You can also pass the token as an attribute in the body of an application/json request. However, since the body is meaningless in a GET request, this is mostly useful for protecting routes that only accept POST, PATCH, or DELETE methods.

That is to say, the GET method will become essentially unauthorized in any protected route if you only use this lookup method.

If you decide to use JWTs in the request body, here is an example of how it might look:

from flask import Flask, jsonify, request

from flask_jwt_extended import (
    JWTManager, jwt_required, create_access_token,

app = Flask(__name__)

# IMPORTANT: Body is meaningless in GET requests, so using json
# as the only lookup method means that the GET method will become
# unauthorized in any protected route, as there's no body to look for.

app.config['JWT_TOKEN_LOCATION'] = ['json']
app.config['JWT_SECRET_KEY'] = 'super-secret'  # Change this!

jwt = JWTManager(app)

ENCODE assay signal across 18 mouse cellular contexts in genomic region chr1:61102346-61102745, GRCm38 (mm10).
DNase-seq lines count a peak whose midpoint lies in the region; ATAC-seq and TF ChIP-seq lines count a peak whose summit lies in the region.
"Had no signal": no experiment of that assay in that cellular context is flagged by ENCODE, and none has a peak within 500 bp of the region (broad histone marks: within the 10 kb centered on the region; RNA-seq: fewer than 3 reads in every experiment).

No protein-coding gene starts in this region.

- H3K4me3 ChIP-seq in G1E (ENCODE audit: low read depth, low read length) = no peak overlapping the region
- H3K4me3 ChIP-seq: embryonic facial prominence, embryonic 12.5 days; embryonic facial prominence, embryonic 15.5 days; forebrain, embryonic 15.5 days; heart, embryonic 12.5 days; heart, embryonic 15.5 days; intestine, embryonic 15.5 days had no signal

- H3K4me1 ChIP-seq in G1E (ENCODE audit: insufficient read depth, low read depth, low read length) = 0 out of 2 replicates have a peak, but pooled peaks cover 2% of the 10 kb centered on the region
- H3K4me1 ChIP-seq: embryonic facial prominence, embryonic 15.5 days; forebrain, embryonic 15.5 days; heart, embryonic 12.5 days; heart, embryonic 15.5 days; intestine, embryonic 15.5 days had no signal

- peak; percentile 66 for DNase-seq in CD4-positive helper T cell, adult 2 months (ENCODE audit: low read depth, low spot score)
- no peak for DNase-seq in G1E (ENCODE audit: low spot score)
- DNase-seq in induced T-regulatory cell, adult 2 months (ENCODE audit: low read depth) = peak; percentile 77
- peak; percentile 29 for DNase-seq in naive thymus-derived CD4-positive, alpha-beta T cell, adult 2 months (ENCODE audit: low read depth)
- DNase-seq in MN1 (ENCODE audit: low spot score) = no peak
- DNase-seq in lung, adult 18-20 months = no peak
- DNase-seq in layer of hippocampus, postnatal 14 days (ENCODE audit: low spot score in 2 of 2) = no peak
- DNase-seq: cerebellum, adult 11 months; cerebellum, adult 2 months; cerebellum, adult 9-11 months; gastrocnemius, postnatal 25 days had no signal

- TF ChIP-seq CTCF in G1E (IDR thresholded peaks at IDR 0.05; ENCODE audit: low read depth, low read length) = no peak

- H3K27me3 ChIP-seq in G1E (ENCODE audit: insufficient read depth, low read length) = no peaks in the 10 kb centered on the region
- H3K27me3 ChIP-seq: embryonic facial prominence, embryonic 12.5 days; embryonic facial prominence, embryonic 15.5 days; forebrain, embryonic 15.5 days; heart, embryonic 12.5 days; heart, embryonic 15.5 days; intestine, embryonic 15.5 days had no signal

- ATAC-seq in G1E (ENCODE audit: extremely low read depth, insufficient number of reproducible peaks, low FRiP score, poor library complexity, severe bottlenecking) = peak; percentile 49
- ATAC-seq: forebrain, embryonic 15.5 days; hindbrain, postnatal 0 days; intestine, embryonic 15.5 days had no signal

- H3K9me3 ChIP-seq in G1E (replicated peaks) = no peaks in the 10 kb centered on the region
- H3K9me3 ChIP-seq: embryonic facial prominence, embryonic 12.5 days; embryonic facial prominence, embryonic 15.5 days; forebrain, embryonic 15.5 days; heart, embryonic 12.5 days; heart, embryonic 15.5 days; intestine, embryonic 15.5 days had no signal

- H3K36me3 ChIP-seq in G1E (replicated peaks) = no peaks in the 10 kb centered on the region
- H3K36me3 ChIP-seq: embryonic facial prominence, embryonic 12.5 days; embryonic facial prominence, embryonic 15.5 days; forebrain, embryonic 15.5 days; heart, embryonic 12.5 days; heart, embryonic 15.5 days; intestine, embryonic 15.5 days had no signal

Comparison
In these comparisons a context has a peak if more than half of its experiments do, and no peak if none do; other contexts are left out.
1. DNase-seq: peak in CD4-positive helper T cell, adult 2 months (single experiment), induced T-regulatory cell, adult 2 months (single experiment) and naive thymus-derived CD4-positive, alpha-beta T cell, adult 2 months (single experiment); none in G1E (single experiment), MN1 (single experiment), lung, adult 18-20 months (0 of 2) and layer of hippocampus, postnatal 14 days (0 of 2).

@app.route('/login', methods=['POST'])
def login():
    username = request.json.get('username', None)
    password = request.json.get('password', None)
    if username != 'test' or password != 'test':
        return jsonify({"msg": "Bad username or password"}), 401

    access_token = create_access_token(identity=username)
    return jsonify(access_token=access_token)

# The default attribute name where the JWT is looked for is `access_token`,
# and can be changed with the JWT_JSON_KEY option.
# Notice how the route is unreachable with GET requests.
@app.route('/protected', methods=['GET', 'POST'])
def protected():
    return jsonify(foo='bar')

if __name__ == '__main__':